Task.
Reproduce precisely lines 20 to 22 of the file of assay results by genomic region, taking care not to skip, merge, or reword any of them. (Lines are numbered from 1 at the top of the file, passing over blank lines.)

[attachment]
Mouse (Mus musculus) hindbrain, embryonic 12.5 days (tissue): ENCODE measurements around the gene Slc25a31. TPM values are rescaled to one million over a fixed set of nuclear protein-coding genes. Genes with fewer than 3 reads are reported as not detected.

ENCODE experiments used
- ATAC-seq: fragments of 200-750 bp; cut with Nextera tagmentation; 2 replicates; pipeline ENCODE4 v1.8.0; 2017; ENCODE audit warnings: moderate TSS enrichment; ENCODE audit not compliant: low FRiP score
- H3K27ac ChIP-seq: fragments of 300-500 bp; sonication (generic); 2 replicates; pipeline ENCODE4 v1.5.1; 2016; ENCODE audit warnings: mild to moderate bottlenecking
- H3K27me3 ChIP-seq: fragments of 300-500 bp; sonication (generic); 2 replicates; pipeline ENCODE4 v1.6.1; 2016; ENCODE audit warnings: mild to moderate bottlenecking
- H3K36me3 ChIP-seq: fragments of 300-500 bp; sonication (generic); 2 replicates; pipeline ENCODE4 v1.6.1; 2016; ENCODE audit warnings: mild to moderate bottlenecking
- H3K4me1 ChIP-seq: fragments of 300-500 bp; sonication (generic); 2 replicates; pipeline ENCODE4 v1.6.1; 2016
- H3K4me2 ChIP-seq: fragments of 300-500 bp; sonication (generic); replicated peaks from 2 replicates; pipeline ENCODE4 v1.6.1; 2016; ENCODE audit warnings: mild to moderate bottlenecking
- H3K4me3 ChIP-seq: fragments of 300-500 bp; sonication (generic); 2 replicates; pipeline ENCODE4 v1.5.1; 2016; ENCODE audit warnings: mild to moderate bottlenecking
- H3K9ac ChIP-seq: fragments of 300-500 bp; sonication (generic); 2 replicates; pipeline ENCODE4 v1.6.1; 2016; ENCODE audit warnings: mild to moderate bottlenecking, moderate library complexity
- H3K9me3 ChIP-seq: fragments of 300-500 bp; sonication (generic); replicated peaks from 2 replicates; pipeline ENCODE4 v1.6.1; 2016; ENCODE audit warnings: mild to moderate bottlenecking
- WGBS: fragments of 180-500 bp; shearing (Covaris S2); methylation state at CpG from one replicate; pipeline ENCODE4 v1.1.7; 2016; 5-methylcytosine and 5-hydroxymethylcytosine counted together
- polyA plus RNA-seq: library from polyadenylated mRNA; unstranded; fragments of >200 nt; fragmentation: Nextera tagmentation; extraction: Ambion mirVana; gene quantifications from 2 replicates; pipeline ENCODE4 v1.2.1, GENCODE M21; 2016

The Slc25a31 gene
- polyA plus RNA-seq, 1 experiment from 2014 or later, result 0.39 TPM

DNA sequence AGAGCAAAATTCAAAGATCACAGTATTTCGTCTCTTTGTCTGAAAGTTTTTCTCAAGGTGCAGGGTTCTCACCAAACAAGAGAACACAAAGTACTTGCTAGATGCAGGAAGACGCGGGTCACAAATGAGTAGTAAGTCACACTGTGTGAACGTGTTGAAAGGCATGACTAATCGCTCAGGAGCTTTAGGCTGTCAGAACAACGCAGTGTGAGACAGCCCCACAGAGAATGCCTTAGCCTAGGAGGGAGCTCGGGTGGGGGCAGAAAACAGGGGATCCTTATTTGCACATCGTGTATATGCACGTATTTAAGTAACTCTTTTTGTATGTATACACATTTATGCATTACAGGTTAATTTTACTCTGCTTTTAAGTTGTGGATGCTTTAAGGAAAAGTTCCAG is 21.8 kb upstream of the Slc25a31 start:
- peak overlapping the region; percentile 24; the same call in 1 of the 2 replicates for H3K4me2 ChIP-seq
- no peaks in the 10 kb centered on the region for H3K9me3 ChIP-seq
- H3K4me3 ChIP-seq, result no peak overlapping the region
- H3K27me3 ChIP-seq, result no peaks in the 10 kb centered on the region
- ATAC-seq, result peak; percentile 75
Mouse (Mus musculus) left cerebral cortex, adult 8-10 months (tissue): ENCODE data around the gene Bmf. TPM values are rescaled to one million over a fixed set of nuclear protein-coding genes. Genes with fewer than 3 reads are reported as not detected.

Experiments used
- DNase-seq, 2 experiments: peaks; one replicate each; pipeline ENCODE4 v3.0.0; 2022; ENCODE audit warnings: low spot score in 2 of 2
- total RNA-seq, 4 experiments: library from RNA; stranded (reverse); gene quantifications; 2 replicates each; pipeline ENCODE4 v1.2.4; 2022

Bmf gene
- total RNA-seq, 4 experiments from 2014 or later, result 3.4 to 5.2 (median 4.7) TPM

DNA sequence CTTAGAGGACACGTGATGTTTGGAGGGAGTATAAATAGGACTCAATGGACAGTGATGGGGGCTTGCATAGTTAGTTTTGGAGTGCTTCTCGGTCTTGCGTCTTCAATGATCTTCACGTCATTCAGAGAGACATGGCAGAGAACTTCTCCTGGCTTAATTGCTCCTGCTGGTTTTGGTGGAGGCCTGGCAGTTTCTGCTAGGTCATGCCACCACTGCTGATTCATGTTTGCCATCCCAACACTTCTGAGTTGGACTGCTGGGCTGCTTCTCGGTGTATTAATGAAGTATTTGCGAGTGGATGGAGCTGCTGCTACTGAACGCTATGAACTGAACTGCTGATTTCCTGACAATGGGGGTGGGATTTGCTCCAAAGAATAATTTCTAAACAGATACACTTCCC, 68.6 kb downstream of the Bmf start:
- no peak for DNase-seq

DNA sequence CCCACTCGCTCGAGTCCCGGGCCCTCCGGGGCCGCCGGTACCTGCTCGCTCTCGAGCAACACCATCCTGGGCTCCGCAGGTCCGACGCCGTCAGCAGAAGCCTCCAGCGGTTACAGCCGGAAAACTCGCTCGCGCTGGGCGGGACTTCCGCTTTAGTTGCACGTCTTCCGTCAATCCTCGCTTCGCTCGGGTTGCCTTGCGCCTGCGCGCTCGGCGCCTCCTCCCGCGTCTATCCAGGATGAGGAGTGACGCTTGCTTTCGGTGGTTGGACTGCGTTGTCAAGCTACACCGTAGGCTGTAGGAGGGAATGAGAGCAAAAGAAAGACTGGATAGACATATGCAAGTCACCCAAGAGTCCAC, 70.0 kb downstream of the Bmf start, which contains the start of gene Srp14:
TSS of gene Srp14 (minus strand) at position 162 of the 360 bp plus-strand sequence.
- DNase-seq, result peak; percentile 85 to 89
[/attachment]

- H3K27me3 ChIP-seq, result no peaks in the 10 kb centered on the region
- ATAC-seq, result peak; percentile 75
Mouse (Mus musculus) left cerebral cortex, adult 8-10 months (tissue): ENCODE data around the gene Bmf. TPM values are rescaled to one million over a fixed set of nuclear protein-coding genes. Genes with fewer than 3 reads are reported as not detected.